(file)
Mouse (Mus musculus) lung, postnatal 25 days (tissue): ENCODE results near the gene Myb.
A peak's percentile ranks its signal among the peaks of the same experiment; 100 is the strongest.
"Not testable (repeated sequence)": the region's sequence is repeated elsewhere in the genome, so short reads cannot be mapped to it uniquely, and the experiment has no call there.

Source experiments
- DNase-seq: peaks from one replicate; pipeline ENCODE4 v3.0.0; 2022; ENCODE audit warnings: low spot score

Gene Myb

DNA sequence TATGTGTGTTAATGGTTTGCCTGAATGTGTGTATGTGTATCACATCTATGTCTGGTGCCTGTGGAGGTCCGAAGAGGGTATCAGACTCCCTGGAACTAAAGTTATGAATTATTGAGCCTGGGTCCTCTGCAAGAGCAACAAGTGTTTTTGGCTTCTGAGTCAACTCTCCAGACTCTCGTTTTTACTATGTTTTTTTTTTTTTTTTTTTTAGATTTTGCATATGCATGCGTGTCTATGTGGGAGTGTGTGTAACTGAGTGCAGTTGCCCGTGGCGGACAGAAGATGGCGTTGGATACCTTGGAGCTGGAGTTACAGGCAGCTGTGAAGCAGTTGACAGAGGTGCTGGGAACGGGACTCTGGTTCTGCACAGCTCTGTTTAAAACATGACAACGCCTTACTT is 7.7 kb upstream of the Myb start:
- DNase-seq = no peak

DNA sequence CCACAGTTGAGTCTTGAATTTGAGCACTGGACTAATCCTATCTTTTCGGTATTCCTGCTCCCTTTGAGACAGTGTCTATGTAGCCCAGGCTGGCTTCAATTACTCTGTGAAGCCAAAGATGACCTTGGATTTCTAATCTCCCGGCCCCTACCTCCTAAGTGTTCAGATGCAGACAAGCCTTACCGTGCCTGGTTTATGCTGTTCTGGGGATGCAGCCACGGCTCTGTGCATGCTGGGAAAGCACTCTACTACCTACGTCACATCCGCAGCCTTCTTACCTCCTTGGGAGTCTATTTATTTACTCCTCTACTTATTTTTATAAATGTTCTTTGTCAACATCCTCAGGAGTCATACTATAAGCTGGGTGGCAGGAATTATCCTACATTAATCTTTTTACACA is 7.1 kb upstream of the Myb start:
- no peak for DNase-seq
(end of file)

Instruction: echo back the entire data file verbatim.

Mouse (Mus musculus) lung, postnatal 25 days (tissue): ENCODE results near the gene Myb.
A peak's percentile ranks its signal among the peaks of the same experiment; 100 is the strongest.
"Not testable (repeated sequence)": the region's sequence is repeated elsewhere in the genome, so short reads cannot be mapped to it uniquely, and the experiment has no call there.

Source experiments
- DNase-seq: peaks from one replicate; pipeline ENCODE4 v3.0.0; 2022; ENCODE audit warnings: low spot score

Gene Myb

DNA sequence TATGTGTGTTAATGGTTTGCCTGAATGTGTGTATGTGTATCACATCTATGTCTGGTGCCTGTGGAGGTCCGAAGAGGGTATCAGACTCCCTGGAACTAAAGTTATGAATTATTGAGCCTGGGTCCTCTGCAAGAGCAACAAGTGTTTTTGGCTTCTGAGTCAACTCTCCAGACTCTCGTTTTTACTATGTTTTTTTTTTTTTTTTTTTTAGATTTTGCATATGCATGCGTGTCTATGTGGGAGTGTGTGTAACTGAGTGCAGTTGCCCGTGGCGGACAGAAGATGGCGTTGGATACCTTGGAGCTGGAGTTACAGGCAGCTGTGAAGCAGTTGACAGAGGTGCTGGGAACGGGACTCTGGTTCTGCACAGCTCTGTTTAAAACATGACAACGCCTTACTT is 7.7 kb upstream of the Myb start:
- DNase-seq = no peak

DNA sequence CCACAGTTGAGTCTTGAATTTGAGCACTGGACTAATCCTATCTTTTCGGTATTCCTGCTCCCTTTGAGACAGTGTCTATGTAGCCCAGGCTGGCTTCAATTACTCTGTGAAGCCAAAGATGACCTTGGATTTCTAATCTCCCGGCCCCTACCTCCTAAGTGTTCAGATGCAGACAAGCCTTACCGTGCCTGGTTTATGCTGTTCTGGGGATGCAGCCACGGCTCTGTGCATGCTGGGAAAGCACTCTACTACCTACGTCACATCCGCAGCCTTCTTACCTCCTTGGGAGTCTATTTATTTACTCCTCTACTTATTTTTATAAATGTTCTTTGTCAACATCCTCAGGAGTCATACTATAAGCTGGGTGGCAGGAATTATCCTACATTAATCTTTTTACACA is 7.1 kb upstream of the Myb start:
- no peak for DNase-seq